Biodiesel

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Top Catal (2010) 53:714–720 DOI 10.1007/s11244-010-9457-0

ORIGINAL PAPER

Biodiesel: Current Trends and Properties
Gerhard Knothe

Published online: 13 April 2010 Ó GovernmentEmployee: U.S. Department of Agriculture, Agricultural Research Service, National Center for Agricultural Utilization Research 2010

Abstract Biodiesel, an alternative to petroleum-derived diesel fuel, is defined asthe mono-alkyl esters of vegetable oils and animal fats. Several current issues affecting biodiesel that are briefly discussed include the role of new feedstocks in meeting increased demand for biodiesel and circumventing the food versus fuel issue, biodiesel production, as well as fuel properties and their improvement. Keywords Biodiesel Á Fatty esters Á Fuel properties Á Algae Á Geneticmodification Á Microbiology Á Vegetable oils

1 Introduction The search for alternative and renewable sources of energy to diminish the dependence on fossil fuels has caused fuels derived from biological sources to be increasingly scrutinized and utilized. Biodiesel [1, 2], defined as the monoalkyl esters of vegetable oils or animal fats [3] and derived from these feedstocks by transesterification, isprobably the most commonly used biofuel as a replacement for petroleum-derived diesel fuel (petrodiesel). Commonly biodiesel has been obtained from commodity vegetable oils such as soybean, rapeseed (canola), palm, and sunflower oils. The observations that such oils can replace only a few percent of the petrodiesel market and that biodiesel from these feedstocks is more expensive than petrodiesel (unlesssubsidized in some form) have resulted

in the search for additional feedstocks. Among the additional feedstocks are animal fats (for example, beef tallow) [4, 5] and used cooking or frying oils [6, 7]. Although these feedstocks have more favorable economics due to lower costs, their supply does not suffice to solve the availability problem. Besides the issues of supply and economics, in recentyears the food versus fuel issue has gained attention, i.e., that a potential source of food (edible vegetable oil) should not be used for fuel purposes due to effects on food prices and land-use change. While this issue is complex, it has provided significant incentive to the search for additional feedstocks not affected by this issue. Some potential feedstocks of interest in this connection arealgae [8–11] and jatropha [12–14]. Regardless of the feedstock, all biodiesel fuels need to meet the specifications in standards such as ASTM D6751 [3] and EN 14214 [15]. Also, some of the technical problems such as poor cold flow and oxidative stability properties can affect biodiesel from any feedstock. Therefore, the issue of fuel composition of biodiesel, i.e. the monoalkyl esters largelycomprising this fuel, is very significant as technical problems may counteract any solutions to the social and economic aspects mentioned above. Therefore, this article briefly summarizes the need for additional biodiesel feedstocks taking aspects of technical viability as expressed by fuel properties into consideration.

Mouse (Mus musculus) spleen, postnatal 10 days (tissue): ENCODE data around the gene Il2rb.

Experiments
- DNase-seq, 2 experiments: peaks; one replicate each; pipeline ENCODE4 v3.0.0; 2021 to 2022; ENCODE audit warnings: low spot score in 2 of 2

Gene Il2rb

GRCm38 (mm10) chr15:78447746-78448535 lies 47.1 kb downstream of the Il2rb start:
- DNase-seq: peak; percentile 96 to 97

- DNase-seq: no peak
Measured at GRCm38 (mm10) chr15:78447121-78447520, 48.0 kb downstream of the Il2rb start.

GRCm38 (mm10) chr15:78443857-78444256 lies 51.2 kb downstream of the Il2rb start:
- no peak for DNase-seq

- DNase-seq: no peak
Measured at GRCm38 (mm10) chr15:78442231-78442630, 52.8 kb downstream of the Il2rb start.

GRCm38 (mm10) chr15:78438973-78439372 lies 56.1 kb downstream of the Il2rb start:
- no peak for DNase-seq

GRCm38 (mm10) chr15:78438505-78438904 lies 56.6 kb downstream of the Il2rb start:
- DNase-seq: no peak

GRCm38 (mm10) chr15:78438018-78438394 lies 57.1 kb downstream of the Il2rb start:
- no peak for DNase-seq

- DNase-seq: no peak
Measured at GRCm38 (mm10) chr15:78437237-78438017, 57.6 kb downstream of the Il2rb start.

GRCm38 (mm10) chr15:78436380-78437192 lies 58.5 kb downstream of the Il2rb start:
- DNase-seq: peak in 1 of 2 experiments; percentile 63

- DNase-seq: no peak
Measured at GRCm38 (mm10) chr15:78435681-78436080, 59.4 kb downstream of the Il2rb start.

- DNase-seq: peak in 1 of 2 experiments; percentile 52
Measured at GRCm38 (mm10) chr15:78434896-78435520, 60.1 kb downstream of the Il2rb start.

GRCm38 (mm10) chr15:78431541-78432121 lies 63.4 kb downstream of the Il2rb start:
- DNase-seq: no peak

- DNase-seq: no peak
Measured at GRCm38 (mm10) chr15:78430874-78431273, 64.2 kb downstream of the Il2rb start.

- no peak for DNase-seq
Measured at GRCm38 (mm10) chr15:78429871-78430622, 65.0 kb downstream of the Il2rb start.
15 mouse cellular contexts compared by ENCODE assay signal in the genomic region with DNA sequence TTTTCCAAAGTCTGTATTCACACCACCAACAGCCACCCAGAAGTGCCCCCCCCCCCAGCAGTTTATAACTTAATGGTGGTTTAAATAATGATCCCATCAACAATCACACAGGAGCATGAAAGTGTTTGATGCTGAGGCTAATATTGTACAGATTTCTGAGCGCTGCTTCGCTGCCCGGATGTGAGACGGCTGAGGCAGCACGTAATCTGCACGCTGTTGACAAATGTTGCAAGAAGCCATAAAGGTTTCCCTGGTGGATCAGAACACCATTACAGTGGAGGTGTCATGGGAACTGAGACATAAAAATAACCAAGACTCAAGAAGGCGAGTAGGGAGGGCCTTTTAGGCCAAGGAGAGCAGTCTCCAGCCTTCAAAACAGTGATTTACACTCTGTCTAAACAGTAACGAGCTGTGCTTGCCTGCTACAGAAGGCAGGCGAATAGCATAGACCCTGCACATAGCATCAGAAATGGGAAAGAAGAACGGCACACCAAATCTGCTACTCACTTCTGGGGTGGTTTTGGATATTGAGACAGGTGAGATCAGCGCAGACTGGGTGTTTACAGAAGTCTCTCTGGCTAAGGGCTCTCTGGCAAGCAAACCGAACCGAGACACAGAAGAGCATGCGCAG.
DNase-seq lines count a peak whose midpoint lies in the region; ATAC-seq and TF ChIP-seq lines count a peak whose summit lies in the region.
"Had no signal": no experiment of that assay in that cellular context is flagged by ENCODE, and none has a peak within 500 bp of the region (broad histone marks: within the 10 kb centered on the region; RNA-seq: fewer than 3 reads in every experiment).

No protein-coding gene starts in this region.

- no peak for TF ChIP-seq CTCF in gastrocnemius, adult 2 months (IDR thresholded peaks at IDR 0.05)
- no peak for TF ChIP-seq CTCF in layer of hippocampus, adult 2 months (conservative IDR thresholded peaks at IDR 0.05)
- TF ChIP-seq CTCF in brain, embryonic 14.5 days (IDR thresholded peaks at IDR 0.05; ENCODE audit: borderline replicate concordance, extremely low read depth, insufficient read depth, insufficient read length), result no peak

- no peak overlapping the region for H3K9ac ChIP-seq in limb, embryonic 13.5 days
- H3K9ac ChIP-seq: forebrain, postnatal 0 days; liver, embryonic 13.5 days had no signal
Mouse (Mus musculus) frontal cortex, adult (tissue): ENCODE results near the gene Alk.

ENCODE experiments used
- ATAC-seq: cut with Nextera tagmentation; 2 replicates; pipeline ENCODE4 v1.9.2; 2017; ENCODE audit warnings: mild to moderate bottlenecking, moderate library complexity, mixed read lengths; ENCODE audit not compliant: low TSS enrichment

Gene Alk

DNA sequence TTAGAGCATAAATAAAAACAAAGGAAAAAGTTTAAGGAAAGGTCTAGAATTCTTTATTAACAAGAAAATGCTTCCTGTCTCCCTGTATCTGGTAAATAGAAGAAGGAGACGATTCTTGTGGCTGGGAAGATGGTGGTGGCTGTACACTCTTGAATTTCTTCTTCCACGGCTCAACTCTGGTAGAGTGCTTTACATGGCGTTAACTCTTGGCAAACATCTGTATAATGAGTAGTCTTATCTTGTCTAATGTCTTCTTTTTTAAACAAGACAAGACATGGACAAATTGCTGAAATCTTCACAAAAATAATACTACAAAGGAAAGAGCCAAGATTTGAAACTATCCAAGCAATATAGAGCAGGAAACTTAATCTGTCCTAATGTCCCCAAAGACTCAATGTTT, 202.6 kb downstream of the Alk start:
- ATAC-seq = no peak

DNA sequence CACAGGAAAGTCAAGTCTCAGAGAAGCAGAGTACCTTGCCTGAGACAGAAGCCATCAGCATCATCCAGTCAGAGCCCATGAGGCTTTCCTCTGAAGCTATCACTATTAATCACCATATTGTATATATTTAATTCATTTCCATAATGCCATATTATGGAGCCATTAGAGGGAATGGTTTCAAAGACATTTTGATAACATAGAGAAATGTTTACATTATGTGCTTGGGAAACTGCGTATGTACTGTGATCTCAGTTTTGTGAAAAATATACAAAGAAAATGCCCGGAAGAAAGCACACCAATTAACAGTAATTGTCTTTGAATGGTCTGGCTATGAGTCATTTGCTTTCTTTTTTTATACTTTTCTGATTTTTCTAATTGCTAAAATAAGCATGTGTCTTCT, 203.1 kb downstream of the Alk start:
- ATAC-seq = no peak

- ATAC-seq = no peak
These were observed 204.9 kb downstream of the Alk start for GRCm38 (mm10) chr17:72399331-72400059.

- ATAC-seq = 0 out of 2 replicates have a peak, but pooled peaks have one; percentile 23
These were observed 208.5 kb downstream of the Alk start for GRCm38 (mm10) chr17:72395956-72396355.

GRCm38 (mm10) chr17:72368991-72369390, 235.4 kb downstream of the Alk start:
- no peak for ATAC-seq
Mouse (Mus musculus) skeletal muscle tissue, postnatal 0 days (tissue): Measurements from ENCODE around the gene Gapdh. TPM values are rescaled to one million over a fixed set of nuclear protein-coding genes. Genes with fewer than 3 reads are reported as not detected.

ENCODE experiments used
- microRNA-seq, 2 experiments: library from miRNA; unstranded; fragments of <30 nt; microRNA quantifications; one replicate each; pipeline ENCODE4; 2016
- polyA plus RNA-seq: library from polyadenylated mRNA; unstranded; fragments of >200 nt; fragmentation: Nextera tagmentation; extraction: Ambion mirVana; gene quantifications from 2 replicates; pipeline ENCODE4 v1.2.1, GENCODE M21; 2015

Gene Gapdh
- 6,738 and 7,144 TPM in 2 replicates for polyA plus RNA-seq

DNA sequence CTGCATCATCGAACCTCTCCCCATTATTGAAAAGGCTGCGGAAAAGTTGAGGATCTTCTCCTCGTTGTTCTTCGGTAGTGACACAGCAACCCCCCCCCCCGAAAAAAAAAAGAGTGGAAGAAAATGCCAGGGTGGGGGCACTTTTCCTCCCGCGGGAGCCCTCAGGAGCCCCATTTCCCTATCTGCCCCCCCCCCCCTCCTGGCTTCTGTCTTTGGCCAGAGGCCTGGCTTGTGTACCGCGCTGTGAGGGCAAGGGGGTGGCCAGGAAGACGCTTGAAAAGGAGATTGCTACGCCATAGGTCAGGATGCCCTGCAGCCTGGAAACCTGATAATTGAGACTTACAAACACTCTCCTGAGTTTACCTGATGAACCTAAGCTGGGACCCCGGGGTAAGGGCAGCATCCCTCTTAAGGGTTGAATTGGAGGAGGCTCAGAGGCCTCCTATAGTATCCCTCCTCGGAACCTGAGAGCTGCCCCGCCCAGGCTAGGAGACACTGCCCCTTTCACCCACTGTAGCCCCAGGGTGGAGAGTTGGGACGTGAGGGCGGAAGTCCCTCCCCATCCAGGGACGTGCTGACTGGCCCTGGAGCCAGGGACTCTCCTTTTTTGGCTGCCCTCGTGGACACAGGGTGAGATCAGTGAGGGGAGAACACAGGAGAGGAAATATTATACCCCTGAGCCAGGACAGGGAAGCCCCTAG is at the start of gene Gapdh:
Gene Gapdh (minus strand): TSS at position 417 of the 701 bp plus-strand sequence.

2 Discussion 2.1 Sources and Availability

G. Knothe (&) National Center forAgricultural Utilization Research, Agricultural Research Service, U.S. Department of Agriculture, 1815 N. University St., Peoria, IL 61604, USA e-mail: gerhard.knothe@ars.usda.gov

The use of vegetable oils as a source of energy to power diesel engines is not a new concept. Indeed, it is almost as old as the diesel engine itself. At the 1900 World

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Top Catal (2010) 53:714–720

715Exposition in Paris, a diesel engine operated on peanut oil as reported by Rudolf Diesel, the inventor of the engine that bears his name, himself [16, 17]. The background was that the French Government at the time was interested in providing its tropical colonies with a local source of energy [16, 17]. The theme of energy independence, especially for the colonies of European countries but also to...
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